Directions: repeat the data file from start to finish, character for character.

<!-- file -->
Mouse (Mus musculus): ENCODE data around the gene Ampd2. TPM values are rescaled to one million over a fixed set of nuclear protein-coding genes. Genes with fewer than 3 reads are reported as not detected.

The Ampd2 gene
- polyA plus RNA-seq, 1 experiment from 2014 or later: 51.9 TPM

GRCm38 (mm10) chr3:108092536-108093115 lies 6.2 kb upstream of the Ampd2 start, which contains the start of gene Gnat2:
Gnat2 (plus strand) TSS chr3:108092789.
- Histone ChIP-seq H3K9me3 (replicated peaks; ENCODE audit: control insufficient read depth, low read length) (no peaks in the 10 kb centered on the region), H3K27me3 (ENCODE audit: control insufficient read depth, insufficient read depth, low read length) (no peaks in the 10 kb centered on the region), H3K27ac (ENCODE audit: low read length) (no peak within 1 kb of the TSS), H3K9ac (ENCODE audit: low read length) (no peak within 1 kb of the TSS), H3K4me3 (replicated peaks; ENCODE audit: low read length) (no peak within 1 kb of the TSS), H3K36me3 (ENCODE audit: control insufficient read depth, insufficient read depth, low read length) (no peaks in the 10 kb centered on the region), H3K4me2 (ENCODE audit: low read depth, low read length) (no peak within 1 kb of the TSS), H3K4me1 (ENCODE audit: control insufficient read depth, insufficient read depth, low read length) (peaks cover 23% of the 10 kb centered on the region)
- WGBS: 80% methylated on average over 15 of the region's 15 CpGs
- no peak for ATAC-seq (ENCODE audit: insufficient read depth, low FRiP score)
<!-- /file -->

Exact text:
Mouse (Mus musculus): ENCODE data around the gene Ampd2. TPM values are rescaled to one million over a fixed set of nuclear protein-coding genes. Genes with fewer than 3 reads are reported as not detected.

The Ampd2 gene
- polyA plus RNA-seq, 1 experiment from 2014 or later: 51.9 TPM

GRCm38 (mm10) chr3:108092536-108093115 lies 6.2 kb upstream of the Ampd2 start, which contains the start of gene Gnat2:
Gnat2 (plus strand) TSS chr3:108092789.
- Histone ChIP-seq H3K9me3 (replicated peaks; ENCODE audit: control insufficient read depth, low read length) (no peaks in the 10 kb centered on the region), H3K27me3 (ENCODE audit: control insufficient read depth, insufficient read depth, low read length) (no peaks in the 10 kb centered on the region), H3K27ac (ENCODE audit: low read length) (no peak within 1 kb of the TSS), H3K9ac (ENCODE audit: low read length) (no peak within 1 kb of the TSS), H3K4me3 (replicated peaks; ENCODE audit: low read length) (no peak within 1 kb of the TSS), H3K36me3 (ENCODE audit: control insufficient read depth, insufficient read depth, low read length) (no peaks in the 10 kb centered on the region), H3K4me2 (ENCODE audit: low read depth, low read length) (no peak within 1 kb of the TSS), H3K4me1 (ENCODE audit: control insufficient read depth, insufficient read depth, low read length) (peaks cover 23% of the 10 kb centered on the region)
- WGBS: 80% methylated on average over 15 of the region's 15 CpGs
- no peak for ATAC-seq (ENCODE audit: insufficient read depth, low FRiP score)